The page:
8. I could not keep any of these characters/timelines straight and none of them had compelling enough stories to make me care. I still can not tell you what the point of this novel was.

    9. It is amazing how a certain region can have a hold over things which originate from that area. A unique product of an area can create impressions with people who live thousands of miles away and they may not even be aware of it. And it is that concept that David Macfarlane explores in his wonderfully complex novel The Figures of Beauty. Page 12-13It was unusual to see tourists. Carrara was off the beaten track. A correspondent for an English travel journal had recently complained: "Thanks to a s [...]

    10. Told in a series of vignettes that go back and forth through time, MacFarlane’s story is about a young Canadian man who spends a summer in Italy and falls in love. Oliver Hughson meets Anna Di Castello, a free spirit and a sculptor of marble, at a dinner party. There is a mutual attraction and the two young people enjoy the summer together until an illness calls Oliver back to Canada. Anna never forgives him for leaving. What ties this story together through the years that pass is marble, both [...]

    11. The book is centered around sculpture, particularly marble sculpture. You travel through different time periods all which interconnect in some way through marble. The lush language puts you in Italy where most of the book takes place. In any time period, you can really travel with this author's words.The story mostly follows Oliver, his doomed love story and his daughter. There are also references to artists, in particular Michelangelo as well as Anna (Oliver's lover and his daughter's mother) a [...]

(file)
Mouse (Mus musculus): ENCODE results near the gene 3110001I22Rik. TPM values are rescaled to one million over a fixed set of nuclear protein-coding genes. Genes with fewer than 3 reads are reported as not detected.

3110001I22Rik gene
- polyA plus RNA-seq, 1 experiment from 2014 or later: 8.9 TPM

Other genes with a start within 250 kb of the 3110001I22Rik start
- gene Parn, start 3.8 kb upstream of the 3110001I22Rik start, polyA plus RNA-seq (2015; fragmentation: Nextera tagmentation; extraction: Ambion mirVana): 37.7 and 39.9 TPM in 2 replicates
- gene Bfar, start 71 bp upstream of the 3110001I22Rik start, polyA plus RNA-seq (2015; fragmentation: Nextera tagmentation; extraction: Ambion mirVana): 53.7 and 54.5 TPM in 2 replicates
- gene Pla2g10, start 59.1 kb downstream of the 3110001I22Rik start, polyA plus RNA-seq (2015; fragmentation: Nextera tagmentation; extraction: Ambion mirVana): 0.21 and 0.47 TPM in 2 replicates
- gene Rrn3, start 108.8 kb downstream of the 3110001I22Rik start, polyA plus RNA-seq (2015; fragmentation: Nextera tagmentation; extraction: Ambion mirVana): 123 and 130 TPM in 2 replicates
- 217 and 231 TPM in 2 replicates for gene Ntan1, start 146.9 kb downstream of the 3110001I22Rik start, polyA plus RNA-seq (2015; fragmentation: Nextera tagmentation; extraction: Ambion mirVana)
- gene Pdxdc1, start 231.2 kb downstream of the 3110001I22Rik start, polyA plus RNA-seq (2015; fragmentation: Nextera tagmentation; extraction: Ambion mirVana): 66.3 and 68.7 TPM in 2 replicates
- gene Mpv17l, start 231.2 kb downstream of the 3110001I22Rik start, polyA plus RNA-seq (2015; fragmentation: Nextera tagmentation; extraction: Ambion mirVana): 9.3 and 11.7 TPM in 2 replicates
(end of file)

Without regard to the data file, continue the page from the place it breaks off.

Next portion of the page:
12. This novel powerfully recalled for me my own brief spell in the sun, in my case in Uzes, South of France, during a liberal period when the French banking system was nationalized and nobody really noticed. My partner and I had a beautiful new baby daughter, we attended lunches and dinner parties, and often gave breakfasts on Saturday morning when we called for oysters from the vendor across the street, which we devoured with Picpoul de Pinet, a wine made on the slopes overlooking the marine lagoo [...]

    13. First, let me say, this book is not for everyone. This book is quiet. This book is languid in its prose. This is a book to be savored, slowly. It's difficult to describe the story, though the book jacket summary does as good a job as might be expected. The interwoven narratives, which jump back and forth through time, often create confusion--a jarring sense of disorientation, especially at first. My advice is to stick with it, you'll be glad you did. Eventually, ever so gradually, the narratives [...]